As part of the zodiac, Capricorn has long been known in Babylon, although it represented a strange goat fish in these times. 2,500 years ago, the constellation contained the solstice point – the point where the Sun reaches the southernmost point on its apparent path across the sky. Although the solstice point is now to be found in the neighboring Sagittarius, the circle of latitude on the Earth over which the Sun is in the zenith during the winter solstice, is still called the „Tropic of Capricorn“.

The constellation itself is rather unremarkable. Johann Gottfried Galle observed in 1846 for the first time the planet Neptune in the vicinity of α Capricorni. Prior to his observation, Neptune’s position had been predicted by Adams and Leverrier based on disturbances in the motion of Saturn.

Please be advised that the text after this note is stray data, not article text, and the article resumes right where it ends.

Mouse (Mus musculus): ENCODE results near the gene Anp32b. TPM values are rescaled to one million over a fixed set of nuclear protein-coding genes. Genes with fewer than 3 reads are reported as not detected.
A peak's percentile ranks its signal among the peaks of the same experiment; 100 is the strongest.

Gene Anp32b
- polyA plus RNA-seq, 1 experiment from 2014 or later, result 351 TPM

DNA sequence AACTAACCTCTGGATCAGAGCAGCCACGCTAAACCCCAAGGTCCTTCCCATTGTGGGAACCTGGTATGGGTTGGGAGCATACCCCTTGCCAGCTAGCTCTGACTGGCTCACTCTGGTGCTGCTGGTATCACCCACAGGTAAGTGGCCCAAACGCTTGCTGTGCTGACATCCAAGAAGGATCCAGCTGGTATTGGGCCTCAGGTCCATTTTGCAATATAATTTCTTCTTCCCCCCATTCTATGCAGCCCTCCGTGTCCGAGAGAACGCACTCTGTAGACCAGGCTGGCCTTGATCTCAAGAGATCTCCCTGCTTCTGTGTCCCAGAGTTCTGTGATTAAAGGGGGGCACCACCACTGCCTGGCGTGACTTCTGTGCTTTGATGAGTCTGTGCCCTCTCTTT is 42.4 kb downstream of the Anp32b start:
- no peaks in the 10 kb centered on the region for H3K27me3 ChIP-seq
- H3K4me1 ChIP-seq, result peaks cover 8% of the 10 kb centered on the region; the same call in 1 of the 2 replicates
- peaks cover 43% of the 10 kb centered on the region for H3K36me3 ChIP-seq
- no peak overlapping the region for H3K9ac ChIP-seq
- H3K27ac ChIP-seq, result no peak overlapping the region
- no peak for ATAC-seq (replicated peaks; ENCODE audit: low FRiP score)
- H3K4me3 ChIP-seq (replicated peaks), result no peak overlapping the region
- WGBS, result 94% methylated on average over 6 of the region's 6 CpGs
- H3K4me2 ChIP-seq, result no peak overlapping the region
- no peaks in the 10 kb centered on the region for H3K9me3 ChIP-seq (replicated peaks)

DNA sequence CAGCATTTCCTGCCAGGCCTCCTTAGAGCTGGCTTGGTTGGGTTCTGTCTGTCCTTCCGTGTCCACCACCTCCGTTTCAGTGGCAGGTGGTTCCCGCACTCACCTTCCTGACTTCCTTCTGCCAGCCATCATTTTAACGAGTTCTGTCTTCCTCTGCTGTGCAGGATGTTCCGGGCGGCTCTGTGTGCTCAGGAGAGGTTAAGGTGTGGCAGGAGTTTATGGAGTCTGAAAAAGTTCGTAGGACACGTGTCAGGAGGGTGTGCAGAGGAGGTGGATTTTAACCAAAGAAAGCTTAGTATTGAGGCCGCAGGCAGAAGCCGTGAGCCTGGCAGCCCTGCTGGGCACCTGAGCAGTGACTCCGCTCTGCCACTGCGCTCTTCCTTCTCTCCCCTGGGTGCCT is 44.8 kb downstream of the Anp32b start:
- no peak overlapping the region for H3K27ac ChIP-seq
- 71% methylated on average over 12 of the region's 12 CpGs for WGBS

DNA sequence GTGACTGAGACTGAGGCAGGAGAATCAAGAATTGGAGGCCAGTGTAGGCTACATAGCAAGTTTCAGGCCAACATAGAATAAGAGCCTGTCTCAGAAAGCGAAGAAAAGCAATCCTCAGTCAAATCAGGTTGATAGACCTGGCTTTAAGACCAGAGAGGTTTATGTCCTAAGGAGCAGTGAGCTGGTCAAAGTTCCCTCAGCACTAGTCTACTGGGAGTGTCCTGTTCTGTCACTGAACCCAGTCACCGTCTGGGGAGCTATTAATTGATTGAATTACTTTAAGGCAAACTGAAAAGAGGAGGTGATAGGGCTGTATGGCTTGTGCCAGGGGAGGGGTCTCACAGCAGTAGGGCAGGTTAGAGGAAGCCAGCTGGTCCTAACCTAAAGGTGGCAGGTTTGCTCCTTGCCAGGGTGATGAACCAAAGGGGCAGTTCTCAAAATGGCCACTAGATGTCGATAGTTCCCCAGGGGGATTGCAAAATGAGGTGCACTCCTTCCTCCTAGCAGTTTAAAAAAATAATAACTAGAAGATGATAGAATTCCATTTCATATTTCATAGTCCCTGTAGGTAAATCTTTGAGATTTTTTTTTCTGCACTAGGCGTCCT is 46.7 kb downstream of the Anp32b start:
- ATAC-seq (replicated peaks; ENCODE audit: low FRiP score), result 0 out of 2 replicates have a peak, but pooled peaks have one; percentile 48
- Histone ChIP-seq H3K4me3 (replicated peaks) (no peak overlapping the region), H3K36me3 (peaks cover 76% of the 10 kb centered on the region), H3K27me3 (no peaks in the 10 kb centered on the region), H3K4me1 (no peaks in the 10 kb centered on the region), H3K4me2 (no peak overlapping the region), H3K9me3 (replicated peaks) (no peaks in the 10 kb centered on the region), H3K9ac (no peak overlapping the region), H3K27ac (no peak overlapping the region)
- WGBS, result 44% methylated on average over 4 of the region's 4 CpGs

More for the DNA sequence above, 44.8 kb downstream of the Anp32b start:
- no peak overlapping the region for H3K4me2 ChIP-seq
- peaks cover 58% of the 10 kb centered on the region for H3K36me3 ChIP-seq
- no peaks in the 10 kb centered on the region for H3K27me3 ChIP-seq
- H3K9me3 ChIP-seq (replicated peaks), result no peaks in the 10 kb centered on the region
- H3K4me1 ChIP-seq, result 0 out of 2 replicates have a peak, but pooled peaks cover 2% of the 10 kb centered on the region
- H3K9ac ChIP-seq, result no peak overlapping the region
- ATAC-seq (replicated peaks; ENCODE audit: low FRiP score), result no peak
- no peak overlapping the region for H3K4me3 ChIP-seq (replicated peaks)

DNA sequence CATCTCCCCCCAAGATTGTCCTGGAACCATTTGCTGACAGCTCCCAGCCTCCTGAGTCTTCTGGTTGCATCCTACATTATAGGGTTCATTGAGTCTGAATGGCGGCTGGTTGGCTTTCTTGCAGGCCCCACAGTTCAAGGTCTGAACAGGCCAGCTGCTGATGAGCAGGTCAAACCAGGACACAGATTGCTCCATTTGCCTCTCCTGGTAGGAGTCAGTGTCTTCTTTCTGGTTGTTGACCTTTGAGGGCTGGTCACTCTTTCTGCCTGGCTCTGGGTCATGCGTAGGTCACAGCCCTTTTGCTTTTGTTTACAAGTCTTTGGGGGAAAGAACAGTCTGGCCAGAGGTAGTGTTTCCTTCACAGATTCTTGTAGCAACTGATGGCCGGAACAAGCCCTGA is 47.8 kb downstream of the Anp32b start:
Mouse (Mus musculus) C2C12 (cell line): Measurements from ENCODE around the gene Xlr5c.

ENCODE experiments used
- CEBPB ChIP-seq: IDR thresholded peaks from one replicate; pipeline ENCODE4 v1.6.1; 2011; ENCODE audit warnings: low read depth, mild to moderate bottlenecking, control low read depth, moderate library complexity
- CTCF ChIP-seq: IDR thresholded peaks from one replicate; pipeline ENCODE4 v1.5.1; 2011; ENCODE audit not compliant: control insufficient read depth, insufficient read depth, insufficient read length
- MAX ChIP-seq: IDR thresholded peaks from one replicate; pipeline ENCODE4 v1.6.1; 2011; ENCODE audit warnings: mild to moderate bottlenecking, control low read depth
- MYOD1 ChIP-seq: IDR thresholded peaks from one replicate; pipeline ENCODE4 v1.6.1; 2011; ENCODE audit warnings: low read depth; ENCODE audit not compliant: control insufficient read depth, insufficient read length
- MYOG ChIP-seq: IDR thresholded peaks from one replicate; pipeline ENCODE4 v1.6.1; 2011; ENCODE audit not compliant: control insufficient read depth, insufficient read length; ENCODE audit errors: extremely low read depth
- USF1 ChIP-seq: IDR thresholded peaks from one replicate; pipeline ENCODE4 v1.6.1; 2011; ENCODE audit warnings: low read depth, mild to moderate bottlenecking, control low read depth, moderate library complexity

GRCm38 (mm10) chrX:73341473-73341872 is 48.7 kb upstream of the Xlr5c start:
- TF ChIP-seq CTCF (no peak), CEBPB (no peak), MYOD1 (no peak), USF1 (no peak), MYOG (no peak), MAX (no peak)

The 4.8m bright ρ Capricorni is an about 100 light-years distant star, which can easily be separated in binoculars as an optical double star. Four minutes of arc separate a 4.9 and a 6.6m bright star. The stars appear in yellow and purple.

M 30 has been described after its discovery in 1764 by Messier as „hardly visible nebula“. With 7.3m and a diameter of nine minutes of arc, this globular cluster is not a really obscure object, but especially at low magnification it can be easily outshone by the 21 arcmin distant star 41 Capricorni (5.2m). The horizon haze and the low position may complicate the observation additionally. Close to M 30 is another small star of eighth magnitude.

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